EFSUMB Young Investigators’ Awards 2020June 12, 2020
UNITED KINGDOM – BMUSJuly 7, 2020
Is it cystic or solid?
Dr Sabrina Memarian, Radiology registrar
Dr Mohammed Riyaz, Radiology registrar
Professor Adrian Lim, Professor and Consultant Radiologist
Imaging Department, Imperial College Healthcare NHS Trust, London
Figure 1: Ultrasound of the left middle finger demonstrating a subcutaneous massFigure 1: Longitudinal US image of right supraclavicular fossa showing small 10x4mm lymph node
The patient presented to the plastic surgery clinic on 02/12/2019 due to a lump on the inner dorsal aspect of the left middle finger. He initially had a radiograph of the left middle and index fingers which was performed on 02/12/2019 and was normal. Subsequently, a month later on 06/01/2020 an ultrasound of the left middle finger was performed to ascertain the nature of this persisting lump.
The palpable nodule along the radial aspect adjacent to the PIPJ of the left middle finger corresponded to an oval shaped subcutaneous lesion which contained internal echoes and on first inspection appears solid (fig.1). However, on turning on color doppler, there was clear movement of the internal echoes within this lesion suggesting that it was cystic with proteinaceous material rather than being solid. This changed the differential diagnosis significantly. In addition, there was no definite connection with the PIPJ but appeared to abut the tendon sheath.
The appearances, particularly with the Doppler findings, confirmed that this was a ganglion cyst with proteinaceous material.
Ultrasound is usually the first modality of choice to evaluate a superficial palpable lump and can readily distinguish solid from cystic lesions with good accuracy. However, there are times where a lesion can look solid and the utility of other ultrasound modes can be helpful in achieving the correct diagnosis.
A Ganglionic cyst on ultrasound typically appears as a well-defined anechoic to hypoechoic fluid filled lesion, with an ovoid or irregular shape, and a stalk extending towards the joint, which is not compressible.
Ganglionic cysts with thick proteinaceous material however can mimic the ultrasound appearance of solid masses and be mistaken for tumors. In this case, Doppler was crucial for the diagnosis where at first glance, the lesion appears solid on B mode. However, the acoustic streaming effect of colour/power Doppler confirmed the cystic nature of this lesion, which cannot be induced in solid lesions. Acoustic streaming is the utilization of Doppler technique, whereby absorption of high amplitude acoustic oscillations results in the continuous flow of fluid. This explains why we can observe the movement of the proteinaceous material within the ganglion cyst (fig. 2). This simple, yet very effective application of Doppler can help avoid a further MRI or invasive biopsy.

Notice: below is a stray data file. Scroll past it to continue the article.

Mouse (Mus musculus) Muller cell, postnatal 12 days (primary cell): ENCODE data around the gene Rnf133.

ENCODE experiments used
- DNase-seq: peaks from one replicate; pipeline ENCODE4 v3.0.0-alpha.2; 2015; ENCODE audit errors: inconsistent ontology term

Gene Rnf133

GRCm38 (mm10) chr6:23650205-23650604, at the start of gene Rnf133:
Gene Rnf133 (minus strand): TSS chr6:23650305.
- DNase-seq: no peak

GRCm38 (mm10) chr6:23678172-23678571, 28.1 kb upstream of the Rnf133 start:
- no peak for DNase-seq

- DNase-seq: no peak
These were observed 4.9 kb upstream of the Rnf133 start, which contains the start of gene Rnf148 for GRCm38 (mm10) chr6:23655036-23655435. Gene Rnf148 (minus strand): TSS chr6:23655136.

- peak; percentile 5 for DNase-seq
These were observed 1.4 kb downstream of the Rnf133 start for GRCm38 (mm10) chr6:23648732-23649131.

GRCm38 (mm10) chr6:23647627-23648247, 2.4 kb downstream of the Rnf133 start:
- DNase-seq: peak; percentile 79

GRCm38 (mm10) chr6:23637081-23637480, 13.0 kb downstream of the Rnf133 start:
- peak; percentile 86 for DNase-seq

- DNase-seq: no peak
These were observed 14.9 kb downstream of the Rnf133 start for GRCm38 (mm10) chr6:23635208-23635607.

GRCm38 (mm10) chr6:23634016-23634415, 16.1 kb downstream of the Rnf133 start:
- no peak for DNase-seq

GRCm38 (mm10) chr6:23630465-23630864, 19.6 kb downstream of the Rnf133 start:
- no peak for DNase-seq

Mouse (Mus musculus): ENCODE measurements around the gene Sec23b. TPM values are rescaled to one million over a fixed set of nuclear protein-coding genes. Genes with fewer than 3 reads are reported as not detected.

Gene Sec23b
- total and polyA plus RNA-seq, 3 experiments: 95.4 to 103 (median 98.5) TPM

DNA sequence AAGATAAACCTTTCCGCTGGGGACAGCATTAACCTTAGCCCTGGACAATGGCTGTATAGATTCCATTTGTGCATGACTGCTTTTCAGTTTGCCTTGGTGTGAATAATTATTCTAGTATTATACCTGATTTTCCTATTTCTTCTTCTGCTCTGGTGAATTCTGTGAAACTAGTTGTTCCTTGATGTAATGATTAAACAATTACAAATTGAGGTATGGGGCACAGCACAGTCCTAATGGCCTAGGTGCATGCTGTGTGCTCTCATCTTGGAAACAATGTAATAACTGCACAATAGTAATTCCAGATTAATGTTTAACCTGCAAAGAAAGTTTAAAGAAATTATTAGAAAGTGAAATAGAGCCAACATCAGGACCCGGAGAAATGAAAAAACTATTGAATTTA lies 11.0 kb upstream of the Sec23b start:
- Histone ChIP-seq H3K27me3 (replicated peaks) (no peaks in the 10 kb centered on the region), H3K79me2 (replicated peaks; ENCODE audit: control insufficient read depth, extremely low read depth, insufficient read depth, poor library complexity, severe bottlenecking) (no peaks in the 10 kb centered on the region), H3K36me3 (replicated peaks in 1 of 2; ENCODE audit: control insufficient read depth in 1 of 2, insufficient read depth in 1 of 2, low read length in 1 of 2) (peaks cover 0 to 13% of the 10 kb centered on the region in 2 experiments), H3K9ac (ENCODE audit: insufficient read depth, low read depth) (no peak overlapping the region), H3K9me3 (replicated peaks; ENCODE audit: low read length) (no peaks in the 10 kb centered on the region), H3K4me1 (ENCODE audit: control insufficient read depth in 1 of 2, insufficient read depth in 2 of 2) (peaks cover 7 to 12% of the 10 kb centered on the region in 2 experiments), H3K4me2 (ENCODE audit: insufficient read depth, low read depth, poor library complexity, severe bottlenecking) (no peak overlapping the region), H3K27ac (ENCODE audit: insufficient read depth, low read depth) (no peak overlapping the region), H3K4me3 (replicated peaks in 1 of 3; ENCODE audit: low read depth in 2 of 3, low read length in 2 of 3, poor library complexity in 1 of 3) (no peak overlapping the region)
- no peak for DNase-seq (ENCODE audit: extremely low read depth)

Ganglia are benign, mucin-filled cystic lesions associated with joints or tendon sheaths. Patients present with a palpable lump or pain, most commonly arising in the wrist or hand. Ganglion cysts are known to resolve without treatment; however aspiration or surgical excision may be indicated if the ganglion is causing pain, stiffness, or nerve compression.
Clinical and ultrasonographic findings of the lesion navigate the potential for further imaging and/or intervention.
Conservative management unless there is a clinical need for surgical excision where the lesion obstructs movement and is painful.
The patient was reassured and discharged home with a provisor, that should the lesion grow, cause pain or get infected, then medical advice should be sought.
Most ganglion cysts are self-limiting and resolve without treatment. In a small proportion however, these cysts can recur despite excision or aspiration.
The Doppler effect of acoustic streaming was extremely useful in confirming the cystic nature of this lesion, which on first inspection appeared solid. This significantly altered the diagnosis and further management of the patient.
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